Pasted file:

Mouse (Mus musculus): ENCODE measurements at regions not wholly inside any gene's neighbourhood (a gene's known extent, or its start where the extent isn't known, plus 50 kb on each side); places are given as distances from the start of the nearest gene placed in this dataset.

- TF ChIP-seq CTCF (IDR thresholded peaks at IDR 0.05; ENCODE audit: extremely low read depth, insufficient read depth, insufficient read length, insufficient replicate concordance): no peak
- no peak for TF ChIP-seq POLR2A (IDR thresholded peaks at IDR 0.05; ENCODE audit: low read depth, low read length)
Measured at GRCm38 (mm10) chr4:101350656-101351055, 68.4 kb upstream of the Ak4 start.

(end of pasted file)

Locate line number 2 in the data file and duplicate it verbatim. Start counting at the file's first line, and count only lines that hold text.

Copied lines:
- TF ChIP-seq CTCF (IDR thresholded peaks at IDR 0.05; ENCODE audit: extremely low read depth, insufficient read depth, insufficient read length, insufficient replicate concordance): no peak